Yata half turned towards her. He was more or less used to Awashima Seri by now, but she’d made him uncomfortable during his first few weeks on the job and he wasn’t totally at ease around her. It probably couldn’t be helped, though. She was as strict as she was efficient, and she hadn’t been inclined to be patient with his initial nervousness.

As usual, she handed him the bag without ceremony or even a comment, but her flat, no-nonsense gaze spoke volumes.

C’mon, I’ve been doing this shit for months now. He frowned back at her, feeling pugnacious. I’m not gonna break anything.

 Rather than retreating directly to the door after bowing to Munakata, she turned her gaze on Fushimi instead. Astonishingly, her cool expression softened just enough to allow a small, rare smile. “Fushimi.”

“Lieutenant,” he acknowledged her, without batting an eye.

She nodded in response, as if this was exactly what she’d expected, and moved toward the door, opening it and stepping back so that they could pass.

“I believe that covers the particulars,” Munakata noted. “I shall be awaiting your report, Yata-kun.”

“Yeah, yeah.” Shouldering the bag, Yata headed for the door. “Later.”

There was still that small but odd hint of warmth in Awashima’s expression as they moved to pass her; when she raised her head, her gaze was directed at Fushimi. “Good work,” she murmured.

Fushimi clicked his tongue. “Don’t patronize me.”

“Since when did I offer praise lightly?” There was an edge of fondness in her crisp tone that Yata had never heard before. It was weird. “Perhaps I should have said ‘good luck’ instead?”

“I’ll need it.” Fushimi snorted, and her answering hum of amusement was the last thing they heard before the door closed behind them.

Huh. So people do get along with him sometimes. Yata shot a sidelong glance at Fushimi, taking in the now-familiar frowning profile and hunched shoulders. He didn’t really get what it was about this guy that could bring out a friendly side to Awashima, but it had happened.

Was there something he was missing, or what?

“So?” Fushimi cut into his pondering as they entered the elevator. “How far do we have to go?”

Yata reached back into his pocket for the list, letting Fushimi push the button to send them back up. There were a couple of out-of-the-way places on the list, but he wasn’t gonna have to fly, at least – in this weather, it would’ve sucked. “Not too far. We can just take the train.”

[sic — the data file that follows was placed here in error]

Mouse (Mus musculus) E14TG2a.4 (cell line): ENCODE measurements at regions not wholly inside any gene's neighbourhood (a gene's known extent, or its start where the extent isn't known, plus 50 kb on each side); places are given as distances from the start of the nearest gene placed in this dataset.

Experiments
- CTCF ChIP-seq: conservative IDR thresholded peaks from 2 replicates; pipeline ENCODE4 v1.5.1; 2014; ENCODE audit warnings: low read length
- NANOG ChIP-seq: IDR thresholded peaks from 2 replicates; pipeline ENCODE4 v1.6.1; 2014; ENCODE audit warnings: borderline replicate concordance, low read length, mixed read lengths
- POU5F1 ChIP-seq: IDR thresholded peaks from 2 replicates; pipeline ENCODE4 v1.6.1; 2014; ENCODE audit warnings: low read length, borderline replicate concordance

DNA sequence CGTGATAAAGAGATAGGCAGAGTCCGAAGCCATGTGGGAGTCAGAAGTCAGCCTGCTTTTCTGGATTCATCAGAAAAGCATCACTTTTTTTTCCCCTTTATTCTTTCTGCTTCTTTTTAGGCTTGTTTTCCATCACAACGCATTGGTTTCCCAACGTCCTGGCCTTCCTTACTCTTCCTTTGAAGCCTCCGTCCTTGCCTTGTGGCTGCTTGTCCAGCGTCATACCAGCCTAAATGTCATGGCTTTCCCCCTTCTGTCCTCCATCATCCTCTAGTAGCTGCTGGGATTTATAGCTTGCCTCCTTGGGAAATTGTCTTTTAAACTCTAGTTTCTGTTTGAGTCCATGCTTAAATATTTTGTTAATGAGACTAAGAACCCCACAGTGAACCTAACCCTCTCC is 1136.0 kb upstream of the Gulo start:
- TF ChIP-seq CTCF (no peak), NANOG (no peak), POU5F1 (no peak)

The name and location for the retrieval at the end seemed to pop out at him, reminding him of their existence now that he was aware of them. Yata let out a soft ‘ch’ under his breath, irritated all over again. Why that guy? Why today? This sucks…

The elevator kicked on, interrupting that thought, and he looked up to find Fushimi fixing him with a narrow look as they sped upwards. “What’s the problem with that retrieval?”

There was no point in hiding it; he’d find out soon enough anyway. Yata scowled, stuffing the paper back into his pocket. “That coven’s got bad blood with Homra.” The elevator came to its abrupt halt, jarring his teeth unpleasantly. “They hate me. I hate them. Going there is a pain in the ass.” The doors chimed and slid open, and he moved on quickly. “That’s it.”

“Ah.” Fushimi’s voice had taken on that drawl again. “So you do have enemies. How… unsurprising.”

Yata tossed a sharp grin over his shoulder, unbothered by the jab. “If you’re not making enemies, you’re not living right.”

Fushimi blinked at him, clearly not expecting that response, and then let out a soft huff that was almost a laugh. He looked ruefully amused. “What kind of philosophy is that?”

“S’true.” Somehow that expression was oddly satisfying – Yata felt a tiny rush of gratification and wasn’t sure why. “I bet you got enemies too, right?”

“Of course I do,” Fushimi responded, flat and even. The tone almost seemed mild when it came with that tiny upward quirk of his lips. “I wouldn’t be doing my job properly if I worried about pissing off random low-lifes.”

That sentiment resonated – Yata paused at the door leading out of the building, processing that unusual feeling of comradery as he met Fushimi’s gaze. After so much adversary between them, it was strange to have a moment like this where they just somehow… clicked.

He couldn’t be totally sure if Fushimi felt it too, but somehow it felt like something had shifted between them – just a bit.

Fushimi raised an eyebrow at him. “What?”

“Huh? Nothing.” Yata blinked rapidly in instinctive response, as if shaking off a stupor. He turned back to the door, allowing himself a small grin, bemused but satisfied by the exchange. “S’all good.”